Storm Water Management
Storm water is a product of precipitation – either rainfall or snow melt. Excess precipitation that is not soaked into the ground runs off through private and public property into storm sewers, ditches, ravines and ultimately into lakes and rivers. Storm water that is absorbed into the ground moves laterally in the form of ground water. In developed land areas, impervious surfaces (roofs, patios, driveways and street pavement) do not permit any absorption, so that precipitation runs off into the storm sewer drainage system. Saturated or frozen soil conditions will also result in run-off during heavy rainfall events.
The storm sewer system collects and discharges rain water runoff from streets and allowable home connections to natural drainage areas. Gutters and downspouts, sump pumps, yard drainage systems, and street inlets are all sources of water that enters the storm sewer system.
Storm sewers within the Village drain water to one of two final discharge points: Lake Michigan or the North Branch of the Chicago River. Residents are reminded that waters collected via the storm sewer system are directly discharged back into the environment without any treatment. The direct disposal of waste products (paint, oils, pet waste, etc) into the storm sewer system is strictly prohibited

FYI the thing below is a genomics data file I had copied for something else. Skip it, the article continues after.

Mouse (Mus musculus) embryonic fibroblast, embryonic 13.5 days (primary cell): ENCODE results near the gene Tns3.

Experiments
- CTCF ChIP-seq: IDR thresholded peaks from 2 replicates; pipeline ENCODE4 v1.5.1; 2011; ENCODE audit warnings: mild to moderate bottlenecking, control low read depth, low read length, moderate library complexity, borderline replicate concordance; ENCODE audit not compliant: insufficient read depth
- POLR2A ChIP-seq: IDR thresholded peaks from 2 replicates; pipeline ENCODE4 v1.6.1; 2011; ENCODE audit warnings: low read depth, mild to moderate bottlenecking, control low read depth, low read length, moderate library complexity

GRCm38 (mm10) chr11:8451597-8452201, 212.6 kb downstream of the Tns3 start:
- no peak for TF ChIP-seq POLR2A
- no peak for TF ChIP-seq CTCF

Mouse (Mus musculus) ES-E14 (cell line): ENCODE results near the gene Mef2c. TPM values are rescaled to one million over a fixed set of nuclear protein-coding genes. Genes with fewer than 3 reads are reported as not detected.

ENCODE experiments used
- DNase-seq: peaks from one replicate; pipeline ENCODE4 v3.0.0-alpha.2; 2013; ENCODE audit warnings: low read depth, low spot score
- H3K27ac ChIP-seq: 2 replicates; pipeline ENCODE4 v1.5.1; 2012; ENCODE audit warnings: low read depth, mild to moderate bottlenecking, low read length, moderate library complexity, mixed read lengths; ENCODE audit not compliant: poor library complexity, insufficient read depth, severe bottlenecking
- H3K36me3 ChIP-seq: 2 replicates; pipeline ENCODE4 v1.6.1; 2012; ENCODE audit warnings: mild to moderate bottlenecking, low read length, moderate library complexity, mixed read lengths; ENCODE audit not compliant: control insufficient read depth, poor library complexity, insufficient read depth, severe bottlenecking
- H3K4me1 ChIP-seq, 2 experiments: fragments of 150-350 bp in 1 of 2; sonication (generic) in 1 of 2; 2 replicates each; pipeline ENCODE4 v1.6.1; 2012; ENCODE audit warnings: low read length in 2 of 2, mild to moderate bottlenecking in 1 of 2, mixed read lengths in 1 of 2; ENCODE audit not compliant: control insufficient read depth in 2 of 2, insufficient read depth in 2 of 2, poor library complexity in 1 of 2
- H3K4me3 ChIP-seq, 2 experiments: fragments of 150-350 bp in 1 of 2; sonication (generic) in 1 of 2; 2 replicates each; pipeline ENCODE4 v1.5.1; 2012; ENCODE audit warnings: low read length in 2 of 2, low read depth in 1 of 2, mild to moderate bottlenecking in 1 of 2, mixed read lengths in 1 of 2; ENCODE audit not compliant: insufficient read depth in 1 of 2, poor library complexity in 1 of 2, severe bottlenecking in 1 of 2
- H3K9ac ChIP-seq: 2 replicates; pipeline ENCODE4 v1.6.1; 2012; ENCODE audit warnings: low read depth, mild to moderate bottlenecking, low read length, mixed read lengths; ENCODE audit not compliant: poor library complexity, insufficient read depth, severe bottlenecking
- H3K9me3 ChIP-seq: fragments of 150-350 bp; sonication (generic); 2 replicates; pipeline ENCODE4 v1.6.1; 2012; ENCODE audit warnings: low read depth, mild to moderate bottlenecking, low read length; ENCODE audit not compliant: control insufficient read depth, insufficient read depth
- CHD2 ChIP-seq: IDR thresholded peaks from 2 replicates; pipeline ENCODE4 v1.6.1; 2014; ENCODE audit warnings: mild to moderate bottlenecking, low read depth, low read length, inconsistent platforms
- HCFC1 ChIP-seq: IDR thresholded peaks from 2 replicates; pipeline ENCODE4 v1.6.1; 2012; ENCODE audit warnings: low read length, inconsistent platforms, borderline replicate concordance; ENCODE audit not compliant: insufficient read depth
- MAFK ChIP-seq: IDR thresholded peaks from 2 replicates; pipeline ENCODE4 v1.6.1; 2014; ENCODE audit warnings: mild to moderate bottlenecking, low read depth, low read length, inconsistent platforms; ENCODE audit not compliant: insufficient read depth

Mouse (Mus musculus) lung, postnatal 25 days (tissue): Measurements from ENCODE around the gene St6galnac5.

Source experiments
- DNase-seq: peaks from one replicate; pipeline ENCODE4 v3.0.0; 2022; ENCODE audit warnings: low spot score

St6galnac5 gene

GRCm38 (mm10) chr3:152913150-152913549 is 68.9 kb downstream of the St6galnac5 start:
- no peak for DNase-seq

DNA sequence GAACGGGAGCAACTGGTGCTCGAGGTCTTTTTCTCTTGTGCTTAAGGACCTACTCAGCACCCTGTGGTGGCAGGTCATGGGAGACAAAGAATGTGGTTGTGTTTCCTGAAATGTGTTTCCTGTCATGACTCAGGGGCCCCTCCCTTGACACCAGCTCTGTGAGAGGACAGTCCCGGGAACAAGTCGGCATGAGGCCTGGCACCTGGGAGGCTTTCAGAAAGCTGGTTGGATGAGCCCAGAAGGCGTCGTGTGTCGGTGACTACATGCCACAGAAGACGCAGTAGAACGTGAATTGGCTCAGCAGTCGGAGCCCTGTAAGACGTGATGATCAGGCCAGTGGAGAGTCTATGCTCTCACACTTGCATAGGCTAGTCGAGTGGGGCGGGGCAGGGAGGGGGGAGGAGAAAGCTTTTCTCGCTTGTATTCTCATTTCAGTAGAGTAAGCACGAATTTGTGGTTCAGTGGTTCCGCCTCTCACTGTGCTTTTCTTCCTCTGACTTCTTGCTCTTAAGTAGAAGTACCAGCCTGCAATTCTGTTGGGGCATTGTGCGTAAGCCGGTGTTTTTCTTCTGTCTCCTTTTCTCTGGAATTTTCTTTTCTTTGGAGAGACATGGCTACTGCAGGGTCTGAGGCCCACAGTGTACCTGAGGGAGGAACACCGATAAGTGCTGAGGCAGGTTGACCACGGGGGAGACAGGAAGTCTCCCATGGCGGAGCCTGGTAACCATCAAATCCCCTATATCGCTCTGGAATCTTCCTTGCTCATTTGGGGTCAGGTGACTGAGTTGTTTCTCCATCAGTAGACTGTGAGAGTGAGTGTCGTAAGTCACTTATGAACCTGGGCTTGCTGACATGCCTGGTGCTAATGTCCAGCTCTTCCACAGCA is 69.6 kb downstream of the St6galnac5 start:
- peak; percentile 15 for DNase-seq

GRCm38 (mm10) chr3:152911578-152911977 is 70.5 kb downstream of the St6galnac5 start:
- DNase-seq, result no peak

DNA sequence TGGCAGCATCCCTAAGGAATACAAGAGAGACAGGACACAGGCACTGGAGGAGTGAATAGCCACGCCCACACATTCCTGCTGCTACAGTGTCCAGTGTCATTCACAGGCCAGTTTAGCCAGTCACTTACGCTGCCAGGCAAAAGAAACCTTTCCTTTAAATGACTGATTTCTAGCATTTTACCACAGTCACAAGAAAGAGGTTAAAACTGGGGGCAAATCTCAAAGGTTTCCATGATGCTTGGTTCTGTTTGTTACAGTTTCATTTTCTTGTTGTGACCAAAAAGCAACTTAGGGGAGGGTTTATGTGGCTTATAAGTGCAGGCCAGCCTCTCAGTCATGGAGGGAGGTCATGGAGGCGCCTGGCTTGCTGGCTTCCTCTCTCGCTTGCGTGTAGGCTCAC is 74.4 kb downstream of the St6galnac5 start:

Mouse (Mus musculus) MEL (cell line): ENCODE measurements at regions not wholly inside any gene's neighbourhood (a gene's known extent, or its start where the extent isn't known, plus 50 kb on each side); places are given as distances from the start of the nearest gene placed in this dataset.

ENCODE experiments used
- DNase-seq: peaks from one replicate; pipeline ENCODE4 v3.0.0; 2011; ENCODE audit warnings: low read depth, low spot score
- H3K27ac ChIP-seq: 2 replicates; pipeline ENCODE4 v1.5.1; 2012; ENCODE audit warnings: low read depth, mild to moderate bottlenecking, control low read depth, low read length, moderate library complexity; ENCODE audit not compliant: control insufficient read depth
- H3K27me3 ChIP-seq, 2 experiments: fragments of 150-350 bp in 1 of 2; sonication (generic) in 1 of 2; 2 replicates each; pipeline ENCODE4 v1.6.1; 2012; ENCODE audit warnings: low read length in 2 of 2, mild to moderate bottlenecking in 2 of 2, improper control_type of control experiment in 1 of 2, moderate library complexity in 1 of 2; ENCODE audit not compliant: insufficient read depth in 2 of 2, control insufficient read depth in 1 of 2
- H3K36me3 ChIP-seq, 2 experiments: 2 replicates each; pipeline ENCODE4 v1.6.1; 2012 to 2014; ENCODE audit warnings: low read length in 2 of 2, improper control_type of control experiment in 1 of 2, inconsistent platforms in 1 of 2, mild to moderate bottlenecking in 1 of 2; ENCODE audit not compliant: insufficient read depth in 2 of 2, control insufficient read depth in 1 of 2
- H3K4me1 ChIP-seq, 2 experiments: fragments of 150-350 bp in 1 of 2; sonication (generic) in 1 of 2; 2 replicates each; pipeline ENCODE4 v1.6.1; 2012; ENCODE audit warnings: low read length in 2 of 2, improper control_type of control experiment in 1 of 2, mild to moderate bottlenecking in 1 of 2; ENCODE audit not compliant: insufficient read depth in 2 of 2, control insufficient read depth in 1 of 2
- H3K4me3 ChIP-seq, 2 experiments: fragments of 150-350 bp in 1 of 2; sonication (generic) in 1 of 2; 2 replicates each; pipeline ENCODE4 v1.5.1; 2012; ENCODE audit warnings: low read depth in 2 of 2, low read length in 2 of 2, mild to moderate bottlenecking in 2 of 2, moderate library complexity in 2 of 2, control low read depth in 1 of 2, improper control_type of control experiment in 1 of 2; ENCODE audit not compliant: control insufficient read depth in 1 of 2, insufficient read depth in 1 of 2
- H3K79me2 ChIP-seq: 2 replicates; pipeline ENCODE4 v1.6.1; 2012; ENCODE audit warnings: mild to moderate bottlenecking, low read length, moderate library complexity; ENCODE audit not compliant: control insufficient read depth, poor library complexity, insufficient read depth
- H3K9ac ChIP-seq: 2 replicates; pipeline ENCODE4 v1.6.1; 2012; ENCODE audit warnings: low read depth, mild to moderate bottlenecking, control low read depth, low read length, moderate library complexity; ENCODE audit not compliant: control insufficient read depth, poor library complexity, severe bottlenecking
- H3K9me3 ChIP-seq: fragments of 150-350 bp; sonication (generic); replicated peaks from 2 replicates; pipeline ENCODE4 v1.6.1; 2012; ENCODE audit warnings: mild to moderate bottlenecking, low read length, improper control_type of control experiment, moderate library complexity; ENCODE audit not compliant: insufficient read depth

If you witness the improper disposal of waste into the storm sewer system, report the incident via the Village's Report a Concern Portal
If you experience clearwater basement flooding, report the incident via the Village's Report a Concern Portal
Examples of clearwater flooding include:
- Seepage (through cracks in basement walls or floor)
- Water entering home through window well
- Water entering home under an exterior basement door
- Water entering garage under garage door